In Part 2 of 'The Second Tuesday in August', we go back and behind the scenes to witness the two main Alliances in Kenya's emerging democratic order preparing their platforms and putting together their campaign teams to prepare for what will be undoubtedly an epic battle in their hunt for votes. We also share in the tension of a country as Jubilee starts to implode and CORD begins to collapse and everywhere in the beloved country there are signs that the old is dying, but the new cannot yet be born.


DISCLAIMER: This story is a work of FICTION. Any reference to any parties or individuals, living or dead, is purely coincidental. It does not, in whole or in part, reflect the views or convictions of any group, person or persons other than the author whose sole purpose in writing the story is to entertain while challenging his audience to imagine how a new Kenya might look like. The names of public figures in Kenya's politics may be used, but the characters represented by such names in this story are purely fictitious. The story is set in the future and chronicles a fictitious political landscape in Kenya.

Thursday, 19 January 2017


48 hours to go before the inauguration of President-elect Donald Trump, it is still unclear whether the inauguration will go ahead. This is because outgoing President Barack Obama has refused to step down despite his term having expired.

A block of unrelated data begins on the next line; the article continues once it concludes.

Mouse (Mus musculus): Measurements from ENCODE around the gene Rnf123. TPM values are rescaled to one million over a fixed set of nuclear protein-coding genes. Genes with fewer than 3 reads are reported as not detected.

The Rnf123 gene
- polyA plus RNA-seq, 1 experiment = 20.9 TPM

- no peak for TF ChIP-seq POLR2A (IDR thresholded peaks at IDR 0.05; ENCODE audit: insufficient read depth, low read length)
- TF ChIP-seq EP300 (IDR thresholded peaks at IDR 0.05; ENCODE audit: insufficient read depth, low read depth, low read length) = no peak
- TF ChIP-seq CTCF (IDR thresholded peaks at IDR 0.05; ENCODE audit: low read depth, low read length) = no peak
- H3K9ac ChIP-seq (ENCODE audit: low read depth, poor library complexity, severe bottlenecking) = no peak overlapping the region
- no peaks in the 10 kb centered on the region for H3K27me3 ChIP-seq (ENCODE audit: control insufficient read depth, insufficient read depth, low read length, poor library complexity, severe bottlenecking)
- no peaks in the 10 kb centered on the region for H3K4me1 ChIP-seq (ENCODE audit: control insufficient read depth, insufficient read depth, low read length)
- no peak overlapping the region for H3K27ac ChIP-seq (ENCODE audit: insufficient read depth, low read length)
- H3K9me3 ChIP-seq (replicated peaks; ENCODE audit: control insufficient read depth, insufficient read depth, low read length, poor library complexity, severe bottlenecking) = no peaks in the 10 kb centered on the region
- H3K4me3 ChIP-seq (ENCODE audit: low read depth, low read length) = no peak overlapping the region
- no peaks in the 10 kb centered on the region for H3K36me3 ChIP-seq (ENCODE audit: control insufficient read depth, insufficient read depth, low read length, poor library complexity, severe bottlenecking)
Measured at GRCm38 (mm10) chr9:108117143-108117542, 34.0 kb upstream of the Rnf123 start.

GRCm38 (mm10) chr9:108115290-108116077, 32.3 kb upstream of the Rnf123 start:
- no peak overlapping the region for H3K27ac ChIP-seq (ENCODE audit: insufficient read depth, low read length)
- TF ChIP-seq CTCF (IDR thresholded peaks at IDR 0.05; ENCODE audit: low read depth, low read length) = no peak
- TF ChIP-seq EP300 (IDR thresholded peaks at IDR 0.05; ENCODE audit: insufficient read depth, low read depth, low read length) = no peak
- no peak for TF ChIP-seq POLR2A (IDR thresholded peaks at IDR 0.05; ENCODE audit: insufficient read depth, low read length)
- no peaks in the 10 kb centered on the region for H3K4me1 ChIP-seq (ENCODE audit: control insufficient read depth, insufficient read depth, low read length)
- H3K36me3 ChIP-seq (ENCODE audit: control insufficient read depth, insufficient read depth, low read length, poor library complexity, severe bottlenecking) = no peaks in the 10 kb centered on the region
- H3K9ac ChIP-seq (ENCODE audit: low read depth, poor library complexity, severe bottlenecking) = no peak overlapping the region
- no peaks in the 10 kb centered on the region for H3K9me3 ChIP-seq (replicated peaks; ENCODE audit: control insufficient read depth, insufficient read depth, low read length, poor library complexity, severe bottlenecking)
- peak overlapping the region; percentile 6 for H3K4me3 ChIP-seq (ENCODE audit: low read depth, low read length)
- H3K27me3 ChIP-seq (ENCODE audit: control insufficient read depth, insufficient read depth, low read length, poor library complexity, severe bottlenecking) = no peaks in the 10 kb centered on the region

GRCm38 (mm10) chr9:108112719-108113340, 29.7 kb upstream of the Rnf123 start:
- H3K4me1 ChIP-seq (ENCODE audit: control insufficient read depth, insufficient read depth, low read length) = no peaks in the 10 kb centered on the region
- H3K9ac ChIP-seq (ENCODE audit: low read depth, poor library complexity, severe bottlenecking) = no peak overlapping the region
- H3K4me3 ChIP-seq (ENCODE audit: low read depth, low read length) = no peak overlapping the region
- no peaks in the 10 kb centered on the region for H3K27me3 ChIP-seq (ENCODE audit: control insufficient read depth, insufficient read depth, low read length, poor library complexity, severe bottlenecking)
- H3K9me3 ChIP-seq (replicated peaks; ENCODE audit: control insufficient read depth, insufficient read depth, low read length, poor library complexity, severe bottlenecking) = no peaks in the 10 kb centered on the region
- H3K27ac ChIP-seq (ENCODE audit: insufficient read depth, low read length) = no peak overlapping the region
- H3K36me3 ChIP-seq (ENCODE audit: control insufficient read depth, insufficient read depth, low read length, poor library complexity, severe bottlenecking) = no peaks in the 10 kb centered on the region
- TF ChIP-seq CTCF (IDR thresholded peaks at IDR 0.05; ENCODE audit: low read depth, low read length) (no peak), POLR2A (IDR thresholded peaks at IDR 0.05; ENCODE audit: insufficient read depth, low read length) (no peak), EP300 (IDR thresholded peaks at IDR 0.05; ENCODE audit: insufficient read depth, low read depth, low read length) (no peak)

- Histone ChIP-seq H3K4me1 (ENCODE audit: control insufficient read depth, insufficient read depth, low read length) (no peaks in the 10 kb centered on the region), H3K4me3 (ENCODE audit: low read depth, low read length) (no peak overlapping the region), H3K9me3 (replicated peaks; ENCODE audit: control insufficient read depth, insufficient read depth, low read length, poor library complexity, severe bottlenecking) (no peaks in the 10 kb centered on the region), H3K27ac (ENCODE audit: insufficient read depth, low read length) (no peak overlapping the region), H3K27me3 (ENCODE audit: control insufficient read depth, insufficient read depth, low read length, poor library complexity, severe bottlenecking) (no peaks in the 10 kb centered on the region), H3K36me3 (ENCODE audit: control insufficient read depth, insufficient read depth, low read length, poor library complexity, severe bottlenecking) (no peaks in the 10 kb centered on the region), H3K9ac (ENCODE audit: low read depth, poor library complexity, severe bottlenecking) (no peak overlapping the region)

A mediation team made up of the President of Mexico, the former President of Guatemala and the Prime Minister of Canada have visited Washington twice in as many weeks in an effort to persuade Obama to step down, to no avail.
The regional trading block, NAFTA, has said that it will send in troops to force Obama to step down according to the US Constitution. Venezuela and Cuba on their part have offered Obama asylum and immunity from prosecution should he be so kind as to step down.
But Obama has instead challenged Trump's election in the Supreme Court which, due to an absence of judges, cannot hear the challenge until May. He has also convened Congress and successfully persuaded it to extend his term for three months, and when the Chief Justice declined to issue an injunction against Trump's inauguration, Obama simply declared a state of emergency.
Meanwhile, in the advanced African Democratic State of The Gambia, outgoing President Yahya Jameh, who was defeated in the December election by opposition candidate Adama Barrow, has graciously reiterated that he has conceded defeat and is fully respecting the Constitution and the will of the Gambian people, and will hand over power in a peaceful inauguration ceremony scheduled to take place in the Capital, Banjul, on 19th January.
Long live African democracy; long live the African Union.